Scorsese's Silence and Ben Affleck's Live By Night bomb at the box office

Ben Arnold
Contributor
Muted… Silence has flopped at the box office – Credit: Paramount

It might have been over two decades in the making, but the box office response to Martin Scorsese’s latest movie ‘Silence’ has been rather muted.

While it cost a relatively modest $40 million (£33 million) to make, it’s made a pretty disastrous $5.5 million (£4.5 million) so far, despite opening on hundreds more screens in the US over the weekend.

Set in Japan in the 17th century, it finds Andrew Garfield and Adam Driver playing two Jesuit priests sent from Portugal to find their missing mentor.

Not quite in the same crowd-pleasing vein as his last movie, the financial romp ‘The Wolf of Wall Street’, it’s clearly proved to be a hard sell, though it may still be up for Oscar nominations.

Ben Affleck’s period crime drama ‘Live By Night’, set in prohibition era Boston and Florida, has fared just as badly.

It’s earned just $6 million (£4.9 million) back from its $65 million (£53 million) budget over its opening weekend, a disastrous turnout for the star, who also adapted the screenplay – from a novel by Dennis Lehane – and directed the picture.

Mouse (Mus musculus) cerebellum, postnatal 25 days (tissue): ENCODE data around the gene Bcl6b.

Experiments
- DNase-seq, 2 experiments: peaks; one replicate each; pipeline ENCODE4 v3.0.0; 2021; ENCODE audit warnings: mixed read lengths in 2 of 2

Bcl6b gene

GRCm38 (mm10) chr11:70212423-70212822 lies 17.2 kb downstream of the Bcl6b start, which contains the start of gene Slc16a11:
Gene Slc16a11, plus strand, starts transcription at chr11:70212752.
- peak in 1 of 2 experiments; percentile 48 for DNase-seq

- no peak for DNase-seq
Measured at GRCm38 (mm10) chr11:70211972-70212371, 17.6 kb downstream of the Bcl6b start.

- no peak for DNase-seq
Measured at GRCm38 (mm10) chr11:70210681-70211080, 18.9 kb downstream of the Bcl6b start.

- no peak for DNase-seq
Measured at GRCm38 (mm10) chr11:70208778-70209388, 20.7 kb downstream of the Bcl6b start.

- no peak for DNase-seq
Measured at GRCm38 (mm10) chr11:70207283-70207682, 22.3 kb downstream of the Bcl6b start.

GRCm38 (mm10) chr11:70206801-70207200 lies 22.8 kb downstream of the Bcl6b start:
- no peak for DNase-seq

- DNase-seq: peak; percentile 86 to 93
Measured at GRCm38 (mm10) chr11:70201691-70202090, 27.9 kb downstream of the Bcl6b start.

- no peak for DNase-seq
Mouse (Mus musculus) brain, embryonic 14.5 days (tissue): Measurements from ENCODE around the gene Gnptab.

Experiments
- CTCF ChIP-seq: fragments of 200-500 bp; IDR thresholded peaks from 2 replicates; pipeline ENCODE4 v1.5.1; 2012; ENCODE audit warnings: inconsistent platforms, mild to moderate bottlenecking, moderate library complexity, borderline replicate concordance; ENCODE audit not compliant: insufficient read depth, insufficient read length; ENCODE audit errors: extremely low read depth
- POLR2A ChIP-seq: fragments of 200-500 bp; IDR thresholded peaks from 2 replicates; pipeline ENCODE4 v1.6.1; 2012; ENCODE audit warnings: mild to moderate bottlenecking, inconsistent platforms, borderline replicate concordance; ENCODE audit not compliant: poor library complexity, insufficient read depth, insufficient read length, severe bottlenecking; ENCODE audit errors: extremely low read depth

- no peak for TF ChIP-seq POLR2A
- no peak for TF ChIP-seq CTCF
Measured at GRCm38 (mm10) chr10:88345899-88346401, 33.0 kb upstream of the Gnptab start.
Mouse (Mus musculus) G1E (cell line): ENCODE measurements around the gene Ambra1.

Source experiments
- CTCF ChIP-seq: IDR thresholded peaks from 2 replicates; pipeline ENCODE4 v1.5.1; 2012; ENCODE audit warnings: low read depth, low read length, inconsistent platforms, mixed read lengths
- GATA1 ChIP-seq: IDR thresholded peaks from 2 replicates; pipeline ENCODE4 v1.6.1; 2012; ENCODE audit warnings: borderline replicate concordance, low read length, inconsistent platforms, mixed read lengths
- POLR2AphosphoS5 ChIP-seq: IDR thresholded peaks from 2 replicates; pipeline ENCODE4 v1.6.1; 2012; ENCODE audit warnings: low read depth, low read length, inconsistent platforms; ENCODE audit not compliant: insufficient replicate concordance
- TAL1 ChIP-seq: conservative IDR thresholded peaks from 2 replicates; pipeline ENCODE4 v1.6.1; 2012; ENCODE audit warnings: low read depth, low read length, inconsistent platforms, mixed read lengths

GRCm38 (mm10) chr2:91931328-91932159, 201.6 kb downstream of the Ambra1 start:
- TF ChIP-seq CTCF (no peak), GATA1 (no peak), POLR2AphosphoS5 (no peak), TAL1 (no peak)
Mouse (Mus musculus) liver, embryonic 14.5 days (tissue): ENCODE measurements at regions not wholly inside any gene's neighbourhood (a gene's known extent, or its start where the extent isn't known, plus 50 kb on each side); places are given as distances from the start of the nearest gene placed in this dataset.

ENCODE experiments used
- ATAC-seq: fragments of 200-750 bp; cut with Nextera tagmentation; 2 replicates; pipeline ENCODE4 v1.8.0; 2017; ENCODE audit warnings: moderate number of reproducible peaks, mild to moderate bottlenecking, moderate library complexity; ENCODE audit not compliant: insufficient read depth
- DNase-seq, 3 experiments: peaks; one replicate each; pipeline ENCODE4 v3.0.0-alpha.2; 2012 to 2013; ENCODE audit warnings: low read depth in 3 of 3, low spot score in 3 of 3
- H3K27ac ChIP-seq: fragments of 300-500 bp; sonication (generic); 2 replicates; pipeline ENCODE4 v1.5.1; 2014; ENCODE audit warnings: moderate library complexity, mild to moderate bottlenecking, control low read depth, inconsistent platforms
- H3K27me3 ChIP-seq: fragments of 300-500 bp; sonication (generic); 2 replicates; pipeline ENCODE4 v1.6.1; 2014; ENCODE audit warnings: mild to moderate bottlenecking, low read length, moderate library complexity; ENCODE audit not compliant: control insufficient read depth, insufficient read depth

(Credit: Warner Bros)

Despite a solid cast, with Affleck joined by Elle Fanning, Brendan Gleeson, Sienna Miller, Zoe Saldana and Chris Cooper, it’s only made $8.9 million (£7.3 million) in all worldwide.

The mixed – to terrible – reviews will not have helped matters.

It boasts a lowly 32% approval rating on reviews aggregator website Rotten Tomatoes.

Owen Gleiberman in Variety wrote: “It’s like seeing the ghost of a terrific movie: All the pieces are in place, yet as you’re watching it (or thinking back on it afterwards), there doesn’t seem to be quite enough there.”

Eric Kohn on Indiewire added: “Ultimately, Live by Night doesn’t suggest Affleck’s lost his groove so much as that his groove has its limits. Saddled with derivative material, he can’t seem to find a fresh approach.”

“An overcrowded theatrical marketplace has caused high-profile films by two of the most notable directors working today to struggle,” analyst Paul Dergarabedian from comScore told The Hollywood Reporter.

“It may not be so much the fault of studios giving directors with well-earned clout the ability to exercise their creative power, despite obvious commercial limitations, but rather an overwhelming amount of filmed content that has diluted the marketplace pool to the point where unless you have the momentum of a ‘La La Land’, a ‘Moonlight’ or a ‘Manchester by the Sea’, then you are just lost in the shuffle.”

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